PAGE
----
Lipe also talked a good deal about the firing and kiln process. He explained that this is a main collaborator in ceramics made with uncertainty and risk because every firing is different. “Collaborative movement is an idea I try to instill in every piece I make. Predominantly using atmosphere kilns for my work brings some uncertainty I try to embrace,” said Lipe. 

He also talked about what happens when a collaboration turns out well: serendipity. Before wrapping up his presentation, Lipe urged the audience to trust the process and find serendipity through uncertainty. 

Kyle Reidmiller 

The body of work Reidmiller presented was called “I Refuse to Be Buried,” based on the trope of LGBT fiction characters getting killed off for plot reasons and the issue of queer erasure. Reidmiller talked of his own struggles growing up gay in a conservative area and the torment he would endure from those around him. 

During his undergraduate studies at Indiana University of Pennsylvania, Reidmiller found his inspiration to be human bodies, as he had a difficulty connecting to other people. 

Reidmiller wanted to attend Edinboro to be a better artist. He attended nearly every “Figure Friday” he could and eventually painted a nude of an Instagram model which gained him some internet kudos and followers. He explained that there is even a convention where people who create artwork of LGBT people exhibit their work, even if they lack real artistic ability, because they’re simply painting gay models. “This is also slightly poking fun at the idea that we’re so obsessed with classical male beauty in our community [and] that it doesn’t leave space for guys like me to exist out here,” explained Reidmiller. 

From there, Reidmiller’s next works were about ideas of queer male sexuality and gender identity, with a self-portrait titled “Man Up, Grow a Pair,” and a portrait titled “Machismo Roja,” the latter of which is his boyfriend in a pin-up pose with oversized tools. The backgrounds of these paintings are cardboard doodles, adding whimsy and putting the focus on the human subjects. 

“Queen for a Day” was Reidmiller’s break from painting nudes. His 8-feet wide “personal white whale of a painting” examines “the reality of gender-expression policing from more than just the necessarily male gay-point or queer-point,” explained Reidmiller. The piece was for his friend Marissa and the pressures she felt growing up under the weight of “proper” gender identity. 

Reidmiller makes queer art to raise awareness of queer issues he’s experienced and more extreme threats of violence against the LGBT community. His thesis show will be exhibited in April at the Meadville Council of the Arts.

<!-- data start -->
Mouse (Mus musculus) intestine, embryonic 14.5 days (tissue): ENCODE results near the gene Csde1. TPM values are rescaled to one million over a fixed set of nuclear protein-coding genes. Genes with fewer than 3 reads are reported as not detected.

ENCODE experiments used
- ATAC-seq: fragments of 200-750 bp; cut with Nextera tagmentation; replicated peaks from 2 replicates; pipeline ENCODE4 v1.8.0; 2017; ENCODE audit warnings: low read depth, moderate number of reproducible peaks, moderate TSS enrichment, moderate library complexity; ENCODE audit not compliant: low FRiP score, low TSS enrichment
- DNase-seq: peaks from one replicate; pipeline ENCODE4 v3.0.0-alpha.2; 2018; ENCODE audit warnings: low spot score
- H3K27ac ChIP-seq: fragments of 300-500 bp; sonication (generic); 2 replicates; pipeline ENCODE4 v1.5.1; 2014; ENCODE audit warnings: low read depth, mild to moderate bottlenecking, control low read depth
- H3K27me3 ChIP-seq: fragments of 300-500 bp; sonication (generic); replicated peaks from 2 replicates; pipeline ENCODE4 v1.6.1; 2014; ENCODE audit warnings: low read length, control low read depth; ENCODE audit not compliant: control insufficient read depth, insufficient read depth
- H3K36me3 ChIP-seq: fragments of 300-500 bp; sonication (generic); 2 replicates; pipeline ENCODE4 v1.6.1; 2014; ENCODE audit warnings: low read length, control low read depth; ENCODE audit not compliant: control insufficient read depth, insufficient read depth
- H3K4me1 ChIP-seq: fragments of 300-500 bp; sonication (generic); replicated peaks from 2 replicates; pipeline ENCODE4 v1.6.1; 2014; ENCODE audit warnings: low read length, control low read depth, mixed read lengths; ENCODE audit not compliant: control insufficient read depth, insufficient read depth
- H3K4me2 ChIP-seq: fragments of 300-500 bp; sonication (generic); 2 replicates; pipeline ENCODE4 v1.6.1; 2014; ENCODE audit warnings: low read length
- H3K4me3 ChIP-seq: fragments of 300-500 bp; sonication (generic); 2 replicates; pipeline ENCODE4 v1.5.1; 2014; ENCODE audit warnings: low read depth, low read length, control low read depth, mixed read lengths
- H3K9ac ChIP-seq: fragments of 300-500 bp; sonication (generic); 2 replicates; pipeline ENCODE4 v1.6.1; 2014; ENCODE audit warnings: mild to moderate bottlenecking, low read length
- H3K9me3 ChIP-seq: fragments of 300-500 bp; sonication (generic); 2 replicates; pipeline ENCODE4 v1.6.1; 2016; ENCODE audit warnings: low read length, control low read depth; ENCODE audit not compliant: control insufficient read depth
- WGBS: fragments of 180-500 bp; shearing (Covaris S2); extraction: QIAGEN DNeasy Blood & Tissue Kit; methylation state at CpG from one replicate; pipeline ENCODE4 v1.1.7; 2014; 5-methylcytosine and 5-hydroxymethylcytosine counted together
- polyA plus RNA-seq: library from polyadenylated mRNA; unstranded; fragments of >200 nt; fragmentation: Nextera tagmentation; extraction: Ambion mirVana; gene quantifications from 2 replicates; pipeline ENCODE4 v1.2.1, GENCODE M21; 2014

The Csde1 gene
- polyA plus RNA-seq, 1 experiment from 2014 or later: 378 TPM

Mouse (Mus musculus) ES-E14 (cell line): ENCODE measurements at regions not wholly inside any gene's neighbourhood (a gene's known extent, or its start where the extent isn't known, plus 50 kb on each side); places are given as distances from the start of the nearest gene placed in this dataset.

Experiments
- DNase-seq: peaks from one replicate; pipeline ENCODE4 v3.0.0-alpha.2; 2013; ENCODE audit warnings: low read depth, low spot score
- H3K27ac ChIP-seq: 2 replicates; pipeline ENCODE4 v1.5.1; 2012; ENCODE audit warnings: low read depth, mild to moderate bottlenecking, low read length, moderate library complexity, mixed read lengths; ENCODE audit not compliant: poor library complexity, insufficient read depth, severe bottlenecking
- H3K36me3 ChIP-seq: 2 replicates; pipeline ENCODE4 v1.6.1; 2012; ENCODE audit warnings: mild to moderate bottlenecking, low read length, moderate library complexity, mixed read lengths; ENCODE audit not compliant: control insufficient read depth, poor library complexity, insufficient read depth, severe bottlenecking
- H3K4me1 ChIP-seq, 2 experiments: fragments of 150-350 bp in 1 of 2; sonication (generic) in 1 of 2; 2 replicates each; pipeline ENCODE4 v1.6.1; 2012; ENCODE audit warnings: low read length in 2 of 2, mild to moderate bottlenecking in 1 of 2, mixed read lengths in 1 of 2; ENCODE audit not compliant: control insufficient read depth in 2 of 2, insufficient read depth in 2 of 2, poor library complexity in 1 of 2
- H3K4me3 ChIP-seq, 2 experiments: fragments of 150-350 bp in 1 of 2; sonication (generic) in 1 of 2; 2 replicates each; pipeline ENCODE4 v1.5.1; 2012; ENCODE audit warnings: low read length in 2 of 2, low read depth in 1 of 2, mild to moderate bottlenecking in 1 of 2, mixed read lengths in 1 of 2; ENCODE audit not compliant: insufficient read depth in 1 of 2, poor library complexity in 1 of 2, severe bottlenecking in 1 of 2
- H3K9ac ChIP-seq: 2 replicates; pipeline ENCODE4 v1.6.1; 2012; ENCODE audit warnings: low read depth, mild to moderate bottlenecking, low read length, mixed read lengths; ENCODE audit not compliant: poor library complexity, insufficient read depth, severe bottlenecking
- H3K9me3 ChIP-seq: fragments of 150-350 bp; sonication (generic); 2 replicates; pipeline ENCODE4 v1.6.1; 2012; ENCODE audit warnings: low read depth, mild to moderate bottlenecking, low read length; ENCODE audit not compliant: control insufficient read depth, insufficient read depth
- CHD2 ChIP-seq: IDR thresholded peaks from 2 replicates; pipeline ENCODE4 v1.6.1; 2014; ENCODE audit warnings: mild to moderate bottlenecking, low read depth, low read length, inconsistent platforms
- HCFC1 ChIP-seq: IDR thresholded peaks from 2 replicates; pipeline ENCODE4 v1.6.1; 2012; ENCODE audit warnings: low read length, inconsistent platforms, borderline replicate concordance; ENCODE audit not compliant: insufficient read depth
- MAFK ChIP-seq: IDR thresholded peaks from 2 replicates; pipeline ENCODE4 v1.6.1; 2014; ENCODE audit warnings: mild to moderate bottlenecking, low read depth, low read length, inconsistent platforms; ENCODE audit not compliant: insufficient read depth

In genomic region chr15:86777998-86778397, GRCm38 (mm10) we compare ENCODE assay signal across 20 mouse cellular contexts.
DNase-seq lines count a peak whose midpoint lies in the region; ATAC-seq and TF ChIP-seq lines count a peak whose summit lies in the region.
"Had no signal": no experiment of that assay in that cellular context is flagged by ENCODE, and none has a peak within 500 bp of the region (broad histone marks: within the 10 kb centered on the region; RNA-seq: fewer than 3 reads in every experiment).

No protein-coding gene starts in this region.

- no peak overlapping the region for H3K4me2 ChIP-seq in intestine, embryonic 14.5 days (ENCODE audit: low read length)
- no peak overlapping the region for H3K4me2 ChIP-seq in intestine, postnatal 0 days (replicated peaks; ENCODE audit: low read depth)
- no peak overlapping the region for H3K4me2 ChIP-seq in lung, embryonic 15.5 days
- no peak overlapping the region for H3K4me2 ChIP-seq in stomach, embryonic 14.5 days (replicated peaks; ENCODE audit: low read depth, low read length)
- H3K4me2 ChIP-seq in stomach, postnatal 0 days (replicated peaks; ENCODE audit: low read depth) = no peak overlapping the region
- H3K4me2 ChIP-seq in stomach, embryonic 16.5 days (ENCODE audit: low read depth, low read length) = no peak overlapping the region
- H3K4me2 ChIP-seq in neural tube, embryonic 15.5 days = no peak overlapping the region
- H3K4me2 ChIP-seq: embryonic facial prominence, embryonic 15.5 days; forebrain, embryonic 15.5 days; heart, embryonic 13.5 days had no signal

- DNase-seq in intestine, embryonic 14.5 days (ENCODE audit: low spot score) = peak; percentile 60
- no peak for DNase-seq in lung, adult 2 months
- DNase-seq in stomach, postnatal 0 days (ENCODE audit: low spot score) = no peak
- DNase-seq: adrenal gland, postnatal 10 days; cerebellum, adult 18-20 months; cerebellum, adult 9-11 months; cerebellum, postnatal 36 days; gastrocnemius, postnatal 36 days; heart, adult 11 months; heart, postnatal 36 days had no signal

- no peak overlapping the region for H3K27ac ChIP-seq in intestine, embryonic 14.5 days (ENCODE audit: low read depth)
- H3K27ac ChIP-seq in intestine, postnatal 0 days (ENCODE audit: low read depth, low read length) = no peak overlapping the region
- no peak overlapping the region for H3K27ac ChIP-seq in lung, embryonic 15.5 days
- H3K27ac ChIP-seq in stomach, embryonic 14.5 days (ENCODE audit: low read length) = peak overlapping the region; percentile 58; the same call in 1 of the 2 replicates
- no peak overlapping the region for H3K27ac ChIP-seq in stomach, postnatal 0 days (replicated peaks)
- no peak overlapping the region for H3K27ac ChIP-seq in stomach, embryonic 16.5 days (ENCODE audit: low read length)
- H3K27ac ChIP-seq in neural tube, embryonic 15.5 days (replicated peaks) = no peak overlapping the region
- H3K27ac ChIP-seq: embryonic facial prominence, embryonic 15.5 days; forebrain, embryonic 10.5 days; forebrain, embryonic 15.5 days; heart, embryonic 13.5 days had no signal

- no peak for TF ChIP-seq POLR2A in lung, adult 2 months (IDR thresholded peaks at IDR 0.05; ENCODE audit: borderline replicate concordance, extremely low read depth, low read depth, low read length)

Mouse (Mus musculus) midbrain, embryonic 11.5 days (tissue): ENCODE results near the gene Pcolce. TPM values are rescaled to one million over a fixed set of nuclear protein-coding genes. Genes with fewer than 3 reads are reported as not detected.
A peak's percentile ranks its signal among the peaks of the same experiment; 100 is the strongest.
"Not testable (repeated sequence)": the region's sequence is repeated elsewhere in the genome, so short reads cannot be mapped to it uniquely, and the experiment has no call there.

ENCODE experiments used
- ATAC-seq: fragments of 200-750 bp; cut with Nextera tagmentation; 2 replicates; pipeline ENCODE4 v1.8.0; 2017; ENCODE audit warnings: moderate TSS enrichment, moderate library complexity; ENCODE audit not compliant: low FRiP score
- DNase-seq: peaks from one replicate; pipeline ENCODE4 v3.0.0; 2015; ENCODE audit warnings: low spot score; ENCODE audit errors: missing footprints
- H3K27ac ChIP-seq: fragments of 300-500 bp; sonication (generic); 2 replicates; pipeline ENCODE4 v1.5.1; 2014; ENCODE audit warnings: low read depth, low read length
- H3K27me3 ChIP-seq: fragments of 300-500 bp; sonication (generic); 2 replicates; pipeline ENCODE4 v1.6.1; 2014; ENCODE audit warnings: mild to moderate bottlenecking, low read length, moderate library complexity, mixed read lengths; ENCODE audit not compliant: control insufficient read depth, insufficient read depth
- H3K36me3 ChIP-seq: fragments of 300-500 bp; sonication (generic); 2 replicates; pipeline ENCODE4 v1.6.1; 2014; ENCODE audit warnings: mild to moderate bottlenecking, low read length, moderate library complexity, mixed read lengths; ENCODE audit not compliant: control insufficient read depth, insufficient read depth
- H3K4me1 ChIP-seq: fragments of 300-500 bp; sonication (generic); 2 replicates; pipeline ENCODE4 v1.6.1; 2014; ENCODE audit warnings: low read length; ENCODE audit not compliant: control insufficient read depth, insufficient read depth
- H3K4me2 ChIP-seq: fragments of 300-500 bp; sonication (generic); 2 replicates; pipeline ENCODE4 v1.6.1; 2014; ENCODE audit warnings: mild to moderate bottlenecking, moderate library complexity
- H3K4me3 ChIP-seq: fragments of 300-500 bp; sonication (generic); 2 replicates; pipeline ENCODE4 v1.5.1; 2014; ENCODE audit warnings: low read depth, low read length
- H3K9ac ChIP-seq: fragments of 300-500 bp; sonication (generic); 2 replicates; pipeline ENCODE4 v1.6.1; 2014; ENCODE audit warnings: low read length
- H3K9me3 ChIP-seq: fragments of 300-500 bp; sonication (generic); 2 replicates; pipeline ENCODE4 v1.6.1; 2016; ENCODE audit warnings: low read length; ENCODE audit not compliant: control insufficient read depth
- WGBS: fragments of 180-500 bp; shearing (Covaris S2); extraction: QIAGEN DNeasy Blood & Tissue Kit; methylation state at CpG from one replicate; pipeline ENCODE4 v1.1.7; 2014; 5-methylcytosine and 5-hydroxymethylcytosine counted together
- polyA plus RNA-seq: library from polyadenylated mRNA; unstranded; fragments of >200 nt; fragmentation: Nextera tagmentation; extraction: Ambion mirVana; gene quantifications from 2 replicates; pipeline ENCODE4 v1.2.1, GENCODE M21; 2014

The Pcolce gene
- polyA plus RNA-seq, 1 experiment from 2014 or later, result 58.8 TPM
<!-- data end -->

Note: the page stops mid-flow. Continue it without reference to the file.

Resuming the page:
Alana Wilson

The final presentation focused on the nomadic works of Alana Wilson, whose focus is in ceramics. She grew up in Canada and has always had a passion for spending time outside. She finds seasonal work at tree planting camps and has also held a job as a fire lookout in Alberta, Canada. 

Despite moving from camp-to-camp and spending days by herself without talking to anyone else, Wilson’s work is inspired by the ideas of temporary homes, bringing communities together, and how people can feel like a home too. “I make pots because I think that coming together to share food and conversation is one of the fastest ways to build friendships and create community,” said Wilson. 

In addition to ceramics, Wilson also enjoys embroidery and has a self-taught background in textiles. Since she is often away from the studio and a wheel for long periods of time, she took up the additional crafts so she could still work with her hands on something more portable. 

“The Isolation Project” was a gallery Wilson created with Bridget Fairbank that documented their time in isolation working as fire lookouts. A series of pots and coordinating embroidery work showcase images of houses and sights from “The Isolation Project.” 

Wilson has traveled across the U.S. in a camper. She has also traveled all over the world and has done residencies in Australia and Mexico. She took many photos of architecture and buildings from other countries because the textures and patterns interested her. 

“I made a series of pots investigating some of the ways we communicate in romantic relationships. I was interested in layering colors, words and images,” said Wilson. 

This led to Wilson examining the way we also interact in other relationships, such as friendships. She found herself embroidering pictures she took with her friends and with strangers during her world travels. Her current body of work consists of translating these images to clay and the themes of daydreams and clouds. 

Livia Homerski can be reached at ae.spectator@gmail.com.

Additional Photos:

Embroidery of Alana Wilson's homeVessel by Brandon Lipe30 Spoons in 30 Days by Phil AmbroseEarrings by Marie Dewerff